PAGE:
Astana Affair

Inside the summit bringing together the world’s top religious figures

Pope Francis made his first appearance at the gathering, nearly two decades after its inception

FILIPPO MONTEFORTE/AFP via Getty Images

Pope Francis attends the conclusion of the VII Congress of Leaders of World and Traditional Religions at the Palace of Peace and Reconciliation in Nur-Sultan on September 15, 2022.

Israel’s two chief rabbis, Rabbi Yitzhak Yosef and Rabbi David Lau, Egypt’s Grand Imam Sheikh Ahmad Al-Tayyeb and Pope Francis were just some of the top clergy who gathered last month at the VII Congress of Leaders of World And Traditional Religions in Astana, Kazakhstan’s capital city, to discuss ways in which the world’s religious leaders could work together to overcome extremism, conflict and disunity around the world.

“It was an extremely well-organized event and obviously the centerpiece was the participation of the pope,” Malcolm Hoenlein, vice chair of the Conference of Presidents of Major American Jewish Organizations, who was honored at the event for his multifaith work, told Jewish Insider.

“People’s remarks were very sensitive and guided towards the role religion can play in fighting against extremism,” Hoenlein, who has seen the congress grow from an intimate gathering with a handful of religious leaders in 2003 to a global forum drawing religious leaders from more than 100 countries and communities, told JI.

“This is the seventh in a series that the government of Kazakhstan has hosted,” he continued, describing how it began with a visit to the Muslim country by a delegation from the Conference of Presidents and how the signing of the Abraham Accords between Israel and four Muslim countries in 2020 has helped open up dialogue and softened attitudes towards the Jewish community and Israel.

“When people make speeches they convince themselves and others of the role and responsibility that religious leaders have to fight extremism and terrorism, especially within their own faiths,” Hoenlein said, adding that he hoped such a high-profile conference would help to “create the universal climate against hate.”

The presence of the pope at the event for the first time helped to propel the interfaith meet-up into the spotlight, he noted.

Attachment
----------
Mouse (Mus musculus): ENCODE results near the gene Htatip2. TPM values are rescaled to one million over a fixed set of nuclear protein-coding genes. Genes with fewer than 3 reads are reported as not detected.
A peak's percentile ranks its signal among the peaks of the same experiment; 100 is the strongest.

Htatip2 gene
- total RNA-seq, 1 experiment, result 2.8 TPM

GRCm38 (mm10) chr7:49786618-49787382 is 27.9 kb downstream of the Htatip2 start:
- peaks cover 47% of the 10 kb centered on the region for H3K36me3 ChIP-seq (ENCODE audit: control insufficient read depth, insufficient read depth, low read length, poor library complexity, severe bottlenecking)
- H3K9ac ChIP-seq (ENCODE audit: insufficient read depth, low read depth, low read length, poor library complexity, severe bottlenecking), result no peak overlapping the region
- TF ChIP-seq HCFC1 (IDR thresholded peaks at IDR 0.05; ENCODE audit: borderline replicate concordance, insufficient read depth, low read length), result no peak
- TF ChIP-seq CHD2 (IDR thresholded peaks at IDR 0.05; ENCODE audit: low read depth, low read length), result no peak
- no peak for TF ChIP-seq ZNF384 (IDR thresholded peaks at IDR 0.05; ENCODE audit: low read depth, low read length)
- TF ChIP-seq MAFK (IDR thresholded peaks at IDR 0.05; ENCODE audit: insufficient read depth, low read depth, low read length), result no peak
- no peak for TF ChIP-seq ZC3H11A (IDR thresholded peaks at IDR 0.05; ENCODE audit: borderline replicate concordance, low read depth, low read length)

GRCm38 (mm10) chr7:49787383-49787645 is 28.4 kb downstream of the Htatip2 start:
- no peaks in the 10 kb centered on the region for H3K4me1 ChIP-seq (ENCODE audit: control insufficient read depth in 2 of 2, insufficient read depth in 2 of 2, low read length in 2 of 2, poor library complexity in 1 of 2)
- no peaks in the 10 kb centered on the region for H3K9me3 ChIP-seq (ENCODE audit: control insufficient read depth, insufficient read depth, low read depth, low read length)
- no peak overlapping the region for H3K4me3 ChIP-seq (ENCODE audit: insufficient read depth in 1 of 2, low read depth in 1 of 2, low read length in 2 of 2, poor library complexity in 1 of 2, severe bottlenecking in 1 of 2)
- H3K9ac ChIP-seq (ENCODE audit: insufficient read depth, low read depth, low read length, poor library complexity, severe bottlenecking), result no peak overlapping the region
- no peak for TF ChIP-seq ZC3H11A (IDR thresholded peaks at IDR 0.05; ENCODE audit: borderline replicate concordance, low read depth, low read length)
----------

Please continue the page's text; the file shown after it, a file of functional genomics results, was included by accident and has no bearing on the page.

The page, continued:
“The pope certainly elevated the gathering because he brings a lot of attention and media focus,” Hoenlein continued. “He was the centerpiece; his participation wasn’t the same as everybody else – he came with a big entourage of people and him being there certainly elevated the significance of the gathering.”

“Peace is born of fraternity,” Pope Francis said in his concluding address. “It grows through the struggle against injustice and inequality; it is built by holding out a hand to others. We, who believe in the Creator of all, must be on the front lines in promoting the growth of peaceful coexistence.”

He added: “We must bear witness to peace, preach peace, implore peace.”

The participants, who included representatives of Islam, Christianity, Judaism, Buddhism, Shintoism, Taoism, Hinduism, Zoroastrianism, Jainism and Bahá’í, as well as notable leaders of international organizations and political figures, signed an official declaration of peace and unity, which was later submitted to the 77th session of the United Nations General Assembly.

Hoenlein said that while the formal speeches and declarations were moving, it was the activities on the sidelines, in the hallways beyond the main plenum, that were most powerful.

“I sat beside an Iranian and a Pakistani,” he said. “When I first sat down, I shook hands with the Iranian, who holds a significant position, but he was very reluctant to talk to me, obviously, but later on, by the time we finished the second session, I engaged him, and we talked – the same with the Pakistani.”

Also behind the scenes, both of Israel’s chief rabbis (Yosef represents the Sephardi community and Lau the Ashkenazi) held face-to-face meetings with the pontiff, with the Jewish and Catholic leaders discussing ways to bolster cooperation between the two religious groups, according to media reports.

Hoenlein said that the role of Kazakhstan, a Muslim majority country, was essential to the success of the gathering. 

“I think Kazakhstan is a model for what we can hope for in other Muslim societies as we open our relationship with other Arab and Muslim countries,” he said, adding that thanks to the Abraham Accords “the atmosphere is better because I think people have seen the opportunities that exist for Israel and with Israel, and I hope that Israel will have more and more representation at gatherings like this in the future.”